Foundations of Marketing
When it comes to marketing there are a lot of shiny tools to catch your attention. From Google to the rise of Facebook and social media platforms like Instagram, Tik Tok, and the newest platform Clubhouse (more on that later). It’s hard not to want to jump on every train and join/grow your business with the various channels at your fingertips. The problem is you end up putting the cart before the horse. Figuratively speaking.
Before you can make marketing channels work for your business. You need to build the foundation of your brand and efforts first. Elon Musk says it best.
“Make sure you understand the fundamental principles, ie the trunk and big branches, before you get into the leaves/details or there is nothing for them to hang on to.” – Elon Musk
So what exactly are the trunk and big branches of Marketing? Simple.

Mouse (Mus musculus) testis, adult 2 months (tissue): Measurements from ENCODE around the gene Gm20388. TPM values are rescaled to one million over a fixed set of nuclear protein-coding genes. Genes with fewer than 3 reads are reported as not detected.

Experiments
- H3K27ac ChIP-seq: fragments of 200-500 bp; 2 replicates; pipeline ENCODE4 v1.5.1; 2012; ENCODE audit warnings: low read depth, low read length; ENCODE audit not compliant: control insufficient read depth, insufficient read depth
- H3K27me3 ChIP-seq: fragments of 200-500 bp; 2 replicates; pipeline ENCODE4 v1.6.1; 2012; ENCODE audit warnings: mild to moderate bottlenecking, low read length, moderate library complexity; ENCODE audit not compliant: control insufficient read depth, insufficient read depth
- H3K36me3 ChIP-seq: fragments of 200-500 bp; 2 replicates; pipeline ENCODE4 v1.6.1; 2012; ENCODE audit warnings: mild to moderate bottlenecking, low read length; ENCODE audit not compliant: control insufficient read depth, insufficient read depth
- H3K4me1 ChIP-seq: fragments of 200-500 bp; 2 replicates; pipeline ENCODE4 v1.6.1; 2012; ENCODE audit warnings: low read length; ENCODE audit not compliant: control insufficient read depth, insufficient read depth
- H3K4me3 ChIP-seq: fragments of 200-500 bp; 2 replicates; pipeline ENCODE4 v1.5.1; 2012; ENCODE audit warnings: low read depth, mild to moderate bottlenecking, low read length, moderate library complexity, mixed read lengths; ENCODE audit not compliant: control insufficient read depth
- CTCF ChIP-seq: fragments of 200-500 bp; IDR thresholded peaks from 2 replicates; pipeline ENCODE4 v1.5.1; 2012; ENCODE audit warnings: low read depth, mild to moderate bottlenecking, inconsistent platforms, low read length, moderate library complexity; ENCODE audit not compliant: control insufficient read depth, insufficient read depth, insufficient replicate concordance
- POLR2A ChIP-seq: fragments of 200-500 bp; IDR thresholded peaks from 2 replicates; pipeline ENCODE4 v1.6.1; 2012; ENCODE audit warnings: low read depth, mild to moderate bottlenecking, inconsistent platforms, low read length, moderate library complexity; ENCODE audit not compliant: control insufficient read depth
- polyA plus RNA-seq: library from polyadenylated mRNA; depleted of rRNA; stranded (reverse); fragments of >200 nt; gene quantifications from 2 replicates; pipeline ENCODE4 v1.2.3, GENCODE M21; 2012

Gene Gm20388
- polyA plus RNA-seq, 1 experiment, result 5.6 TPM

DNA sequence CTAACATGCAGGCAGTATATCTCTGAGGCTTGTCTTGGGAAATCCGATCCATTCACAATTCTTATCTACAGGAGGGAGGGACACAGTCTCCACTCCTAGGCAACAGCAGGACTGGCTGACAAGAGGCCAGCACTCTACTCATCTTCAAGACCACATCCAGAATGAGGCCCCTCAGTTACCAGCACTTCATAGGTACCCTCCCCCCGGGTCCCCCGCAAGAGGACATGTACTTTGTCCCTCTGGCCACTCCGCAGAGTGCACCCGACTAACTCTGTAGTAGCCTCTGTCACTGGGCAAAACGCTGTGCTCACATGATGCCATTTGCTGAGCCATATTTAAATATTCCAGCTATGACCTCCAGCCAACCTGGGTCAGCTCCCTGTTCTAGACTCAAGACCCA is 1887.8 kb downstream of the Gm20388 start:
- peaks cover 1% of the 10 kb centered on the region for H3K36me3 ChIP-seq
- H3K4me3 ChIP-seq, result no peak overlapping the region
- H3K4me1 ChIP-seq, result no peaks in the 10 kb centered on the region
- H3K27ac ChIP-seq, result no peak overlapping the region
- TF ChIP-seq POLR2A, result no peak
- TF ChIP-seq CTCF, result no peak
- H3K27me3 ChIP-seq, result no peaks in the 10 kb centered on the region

1. Brand Voice
2. Ideal Customer
3. Marketing Strategy
4. Marketing Plan
Crafting Your Brand Voice
Before you can begin promoting your business you have to understand who your business is. And it’s not the business plan or the product or service you want to sell. It’s who your brand is.
Your brand voice is an integral part of your marketing, that if done right and consistently, will help you attract the kind of customers you are looking to serve. Not sell. Serve. Because at the end of the day, no matter what you have to offer, you aren’t selling it. You are serving a need that the customer has.
So what is your brand voice? Well, it’s a few things.
- It’s your mission statement
- The value proposition
- Your Core Values
- The tone in which you communicate
It’s your character, culture, personality, the way you communicate. In plain words, your brand voice is your personality.
Think of your brand voice this way. You as an individual, how do you want people to feel when they interact with you. What do you want to be defined as when people talk about you?
Now, do this same exercise for your brand.
Identifying your Ideal Customer